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Musician, poet and author Leonard Cohen, whose works spanned six decades and inspired numerous other artists, has died aged 82.
"It is with profound sorrow we report that legendary poet, songwriter and artist, Leonard Cohen has passed away," a statement on his Facebook page on Thursday said. "We have lost one of music’s most revered and prolific visionaries."
His music label, Sony Music Canada, confirmed the death in a statement. "Leonard Cohen was an unparalleled artist whose stunning body of original work has been embraced by generations of fans and artists alike."
"Some people care about their work lasting forever — I have little interest in it"
Cohen's most famous song, "Hallelujah," in which he invoked the biblical King David and drew parallels between physical love and a desire for spiritual connection, has been covered hundreds of times since he released it in 1984.
Cohen, a native of Quebec, was already a celebrated poet and novelist when he moved to New York in 1966 at age 31 to break into the music business. He released his first album, "Songs of Leonard Cohen," in 1967 and his musical career has been compared to Bob Dylan and Paul Simon in terms of the influence on other artists.
As a songwriter, his themes encompassed love in all its manifestations, religion, faith and the tenuous state of the world.
Like "Hallelujah," many of his tunes — his breakthrough composition "Suzanne," "Bird on the Wire," "Tower of Song" — became much-covered keystones of the popular songbook.
His longtime accompanist Jennifer Warnes recorded several of his best-known works on her 1987 Cohen recital "Famous Blue Raincoat."
"Unmatched in his creativity, insight, and crippling candor, Leonard Cohen was a true visionary whose voice will be sorely missed," Cohen's manager, Robert B. Kory, said in a statement. "I was blessed to call him a friend, and for me to serve that bold artistic spirit first hand, was a privilege and great gift. He leaves behind a legacy of work that will bring insight, inspiration, and healing for generations to come."
Cohen released his latest album, "You Want it Darker" in October. It was his 14th studio album. Rolling Stone called the album possibly his darkest yet, and characterized it as “the sound of a master soundtracking his exit, with advice for those left behind."
Cohen was inducted into the Rock and Roll Hall of Fame in 2008, and was awarded a Grammy Lifetime Achievement Award in 2010.
Cohen was awarded the Companion in the Order of Canada, the nation's highest civilian honor, in 2003. He was awarded the Glenn Gould Prize, given for a lifetime contribution to the arts, in 2011.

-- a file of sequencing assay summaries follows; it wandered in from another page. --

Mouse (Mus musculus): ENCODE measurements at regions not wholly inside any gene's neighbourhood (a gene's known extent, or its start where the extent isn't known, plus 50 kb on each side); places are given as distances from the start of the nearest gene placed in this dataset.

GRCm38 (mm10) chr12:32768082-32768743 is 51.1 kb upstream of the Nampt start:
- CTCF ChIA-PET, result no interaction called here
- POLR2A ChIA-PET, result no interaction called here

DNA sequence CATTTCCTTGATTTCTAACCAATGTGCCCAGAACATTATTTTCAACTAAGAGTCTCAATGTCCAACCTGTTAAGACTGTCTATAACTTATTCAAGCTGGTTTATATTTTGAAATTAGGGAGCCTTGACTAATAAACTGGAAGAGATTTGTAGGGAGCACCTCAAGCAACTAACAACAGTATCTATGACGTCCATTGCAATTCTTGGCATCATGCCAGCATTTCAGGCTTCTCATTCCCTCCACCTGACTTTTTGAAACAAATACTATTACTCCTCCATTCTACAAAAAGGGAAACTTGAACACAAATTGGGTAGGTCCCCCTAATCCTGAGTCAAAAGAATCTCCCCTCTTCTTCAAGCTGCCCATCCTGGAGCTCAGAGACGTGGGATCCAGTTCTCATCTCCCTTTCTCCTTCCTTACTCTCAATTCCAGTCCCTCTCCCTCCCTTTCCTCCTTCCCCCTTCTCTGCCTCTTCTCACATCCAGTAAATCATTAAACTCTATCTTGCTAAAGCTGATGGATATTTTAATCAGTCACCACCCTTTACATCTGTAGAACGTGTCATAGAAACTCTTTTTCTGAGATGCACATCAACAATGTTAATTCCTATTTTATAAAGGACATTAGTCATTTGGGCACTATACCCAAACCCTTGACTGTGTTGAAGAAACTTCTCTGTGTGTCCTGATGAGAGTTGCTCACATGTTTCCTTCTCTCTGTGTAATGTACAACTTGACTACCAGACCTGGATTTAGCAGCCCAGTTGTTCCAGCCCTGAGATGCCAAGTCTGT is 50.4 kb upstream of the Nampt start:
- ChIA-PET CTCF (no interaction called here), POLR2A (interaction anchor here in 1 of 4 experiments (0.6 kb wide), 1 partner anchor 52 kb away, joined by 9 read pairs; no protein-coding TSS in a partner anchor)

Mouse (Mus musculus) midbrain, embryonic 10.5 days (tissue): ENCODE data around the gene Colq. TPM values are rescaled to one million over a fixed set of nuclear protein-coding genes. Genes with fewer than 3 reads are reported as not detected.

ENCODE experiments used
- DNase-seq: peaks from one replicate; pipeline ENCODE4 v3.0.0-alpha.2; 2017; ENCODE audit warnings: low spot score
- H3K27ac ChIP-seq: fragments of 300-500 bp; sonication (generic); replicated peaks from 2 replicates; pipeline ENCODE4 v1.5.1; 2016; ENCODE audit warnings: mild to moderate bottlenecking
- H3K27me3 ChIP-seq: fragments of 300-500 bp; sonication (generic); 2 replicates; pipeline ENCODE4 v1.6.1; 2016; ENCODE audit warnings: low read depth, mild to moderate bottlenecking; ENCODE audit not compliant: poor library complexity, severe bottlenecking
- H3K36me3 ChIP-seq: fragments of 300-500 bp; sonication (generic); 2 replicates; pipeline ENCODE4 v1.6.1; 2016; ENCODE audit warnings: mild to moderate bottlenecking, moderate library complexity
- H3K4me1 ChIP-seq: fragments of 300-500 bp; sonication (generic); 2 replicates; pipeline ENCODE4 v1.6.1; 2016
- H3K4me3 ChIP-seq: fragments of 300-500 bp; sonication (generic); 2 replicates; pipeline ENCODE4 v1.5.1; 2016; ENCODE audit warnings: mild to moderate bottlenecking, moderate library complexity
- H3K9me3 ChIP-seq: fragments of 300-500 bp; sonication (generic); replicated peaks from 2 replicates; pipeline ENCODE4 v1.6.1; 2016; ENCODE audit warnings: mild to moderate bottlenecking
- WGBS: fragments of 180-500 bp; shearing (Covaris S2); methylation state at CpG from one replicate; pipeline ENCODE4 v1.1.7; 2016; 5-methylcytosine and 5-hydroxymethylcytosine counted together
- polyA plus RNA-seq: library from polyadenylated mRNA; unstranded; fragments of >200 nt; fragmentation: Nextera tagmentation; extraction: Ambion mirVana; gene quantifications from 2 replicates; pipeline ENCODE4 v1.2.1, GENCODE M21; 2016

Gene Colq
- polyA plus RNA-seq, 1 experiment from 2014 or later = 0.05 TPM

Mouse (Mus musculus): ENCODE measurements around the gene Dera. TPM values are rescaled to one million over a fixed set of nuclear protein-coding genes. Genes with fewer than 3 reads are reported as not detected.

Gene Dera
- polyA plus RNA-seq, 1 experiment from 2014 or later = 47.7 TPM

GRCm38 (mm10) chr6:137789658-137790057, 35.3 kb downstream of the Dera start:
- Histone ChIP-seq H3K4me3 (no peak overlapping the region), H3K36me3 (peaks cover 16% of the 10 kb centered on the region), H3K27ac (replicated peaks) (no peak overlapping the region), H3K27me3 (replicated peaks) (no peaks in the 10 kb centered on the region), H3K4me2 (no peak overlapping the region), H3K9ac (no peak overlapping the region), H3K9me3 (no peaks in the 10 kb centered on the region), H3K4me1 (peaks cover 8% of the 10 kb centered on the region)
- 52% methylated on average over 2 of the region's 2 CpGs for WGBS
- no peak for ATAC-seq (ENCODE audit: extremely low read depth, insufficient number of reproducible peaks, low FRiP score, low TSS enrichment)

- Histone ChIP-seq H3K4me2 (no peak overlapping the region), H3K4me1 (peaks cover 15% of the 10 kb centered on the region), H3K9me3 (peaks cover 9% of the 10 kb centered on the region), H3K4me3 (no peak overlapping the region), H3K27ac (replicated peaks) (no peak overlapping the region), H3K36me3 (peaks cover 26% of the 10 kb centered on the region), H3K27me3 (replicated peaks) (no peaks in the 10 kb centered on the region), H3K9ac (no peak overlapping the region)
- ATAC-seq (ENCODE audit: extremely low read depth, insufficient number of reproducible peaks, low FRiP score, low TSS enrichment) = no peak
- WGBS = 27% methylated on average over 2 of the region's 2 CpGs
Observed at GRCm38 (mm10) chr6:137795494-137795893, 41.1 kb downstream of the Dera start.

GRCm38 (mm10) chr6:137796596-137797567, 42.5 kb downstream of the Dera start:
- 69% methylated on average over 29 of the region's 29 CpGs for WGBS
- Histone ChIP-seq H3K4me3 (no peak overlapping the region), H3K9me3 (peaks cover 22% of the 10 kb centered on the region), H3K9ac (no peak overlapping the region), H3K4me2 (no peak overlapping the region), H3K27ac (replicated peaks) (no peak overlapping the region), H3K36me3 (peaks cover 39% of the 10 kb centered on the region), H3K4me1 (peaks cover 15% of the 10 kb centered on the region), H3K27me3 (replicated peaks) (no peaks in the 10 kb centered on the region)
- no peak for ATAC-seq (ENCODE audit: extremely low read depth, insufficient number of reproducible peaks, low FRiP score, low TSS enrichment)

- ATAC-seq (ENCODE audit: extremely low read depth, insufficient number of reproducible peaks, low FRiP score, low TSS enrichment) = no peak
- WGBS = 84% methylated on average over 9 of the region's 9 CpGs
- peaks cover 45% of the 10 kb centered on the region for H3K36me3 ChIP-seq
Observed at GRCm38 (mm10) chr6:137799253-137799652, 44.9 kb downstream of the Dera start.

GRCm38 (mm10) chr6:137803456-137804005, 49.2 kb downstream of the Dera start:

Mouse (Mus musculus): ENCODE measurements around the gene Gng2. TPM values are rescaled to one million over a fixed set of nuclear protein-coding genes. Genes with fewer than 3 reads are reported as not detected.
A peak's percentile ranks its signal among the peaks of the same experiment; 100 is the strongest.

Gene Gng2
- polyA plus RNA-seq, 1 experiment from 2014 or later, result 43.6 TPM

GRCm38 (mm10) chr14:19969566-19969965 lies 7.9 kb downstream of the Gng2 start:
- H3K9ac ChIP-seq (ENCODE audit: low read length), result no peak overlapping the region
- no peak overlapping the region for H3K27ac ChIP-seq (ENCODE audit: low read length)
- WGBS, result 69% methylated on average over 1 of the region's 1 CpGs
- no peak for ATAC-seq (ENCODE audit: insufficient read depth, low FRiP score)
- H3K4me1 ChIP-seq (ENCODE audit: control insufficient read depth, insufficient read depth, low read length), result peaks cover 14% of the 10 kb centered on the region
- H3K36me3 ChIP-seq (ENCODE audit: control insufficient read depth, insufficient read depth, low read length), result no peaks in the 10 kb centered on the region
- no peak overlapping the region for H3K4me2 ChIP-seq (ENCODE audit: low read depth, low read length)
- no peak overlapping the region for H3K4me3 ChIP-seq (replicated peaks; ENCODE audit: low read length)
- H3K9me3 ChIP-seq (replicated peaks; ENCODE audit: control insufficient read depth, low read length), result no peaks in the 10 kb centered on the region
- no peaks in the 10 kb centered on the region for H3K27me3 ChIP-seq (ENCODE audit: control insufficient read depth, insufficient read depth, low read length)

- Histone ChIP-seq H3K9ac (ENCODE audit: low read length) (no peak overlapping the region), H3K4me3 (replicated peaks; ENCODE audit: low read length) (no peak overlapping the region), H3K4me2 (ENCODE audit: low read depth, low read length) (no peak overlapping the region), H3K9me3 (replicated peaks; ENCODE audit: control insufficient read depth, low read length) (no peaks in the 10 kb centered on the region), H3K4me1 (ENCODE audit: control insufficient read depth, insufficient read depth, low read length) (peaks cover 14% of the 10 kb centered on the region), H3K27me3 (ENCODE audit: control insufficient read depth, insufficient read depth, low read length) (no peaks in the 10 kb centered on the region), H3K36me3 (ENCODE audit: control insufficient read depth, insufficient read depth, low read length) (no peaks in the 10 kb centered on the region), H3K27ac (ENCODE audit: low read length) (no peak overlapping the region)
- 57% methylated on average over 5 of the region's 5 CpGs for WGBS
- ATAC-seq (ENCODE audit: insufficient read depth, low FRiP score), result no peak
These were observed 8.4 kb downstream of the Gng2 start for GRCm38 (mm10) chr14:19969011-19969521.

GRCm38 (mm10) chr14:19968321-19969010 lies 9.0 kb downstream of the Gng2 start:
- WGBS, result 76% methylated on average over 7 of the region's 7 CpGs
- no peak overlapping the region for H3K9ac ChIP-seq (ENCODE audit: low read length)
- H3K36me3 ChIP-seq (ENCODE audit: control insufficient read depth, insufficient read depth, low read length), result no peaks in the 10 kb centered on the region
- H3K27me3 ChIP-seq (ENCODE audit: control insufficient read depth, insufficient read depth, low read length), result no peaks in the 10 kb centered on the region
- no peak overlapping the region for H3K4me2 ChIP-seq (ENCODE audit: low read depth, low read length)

Columbia Records said in a statement: "We have lost one of music’s most revered and prolific visionaries."
Cohen’s family requested privacy. A memorial will take place in Los Angeles at a later date, the statement on Cohen’s Facebook page said.
He is survived by a son and daughter from his relationship with Suzanne Elrod.
Among those paying tribute to Cohen online were "Hamilton” creator Lin-Manuel Miranda, singer-songwriter k.d. lang and pop superstar Justin Timberlake. Canadian Prime Minister Justin Trudeau said "Canada and the world will miss him."
For decades, Cohen was a student and friend of Joshu Sasaki Roshi, a Zen Buddhist monk, and from 1994 to 1999 he lived as a disciple of Roshi's at the Mount Baldy Zen Center in Los Angeles.
He claimed not to fully understand Buddhist concepts, but he said the retreat and its hard work gave him a better sense of himself.
"I was the cook up there," he told Magazine. "My life was filled with great disorder, with chaos, and I achieved a little discipline there. So I decided to return to music."
He continued to write and produce albums and books.
In 2006, Cohen won a lawsuit against his former manager, Kelley Lynch, whom he alleged stole more than $5 million of his retirement money while he was in seclusion at the Zen center. He was left with a nest egg of about $150,000, the lawsuit claimed.
Cohen was awarded $9.5 million but he was unable to collect it. He returned to touring in 2008-09 in part because of the financial losses, telling The New York Times the case was "a long, ongoing problem of a disastrous and relentless indifference to my financial situation. I didn't even know where the bank was."
In an interview with Rolling Stone in 2014, Cohen said he didn’t spend much time thinking about how people remember him.
"I never give that much thought. Some people care about their work lasting forever — I have little interest in it," Cohen said in the interview.
"You probably know that great story about Bob Hope. His wife came to him and said, 'There's two plots available at Forest Lawn. One looks at some beautiful cypress trees, one looks over the valley. Which do you think you'd prefer?' He said, 'Surprise me.' That's the way I feel about posterity and how I'm remembered. Surprise me."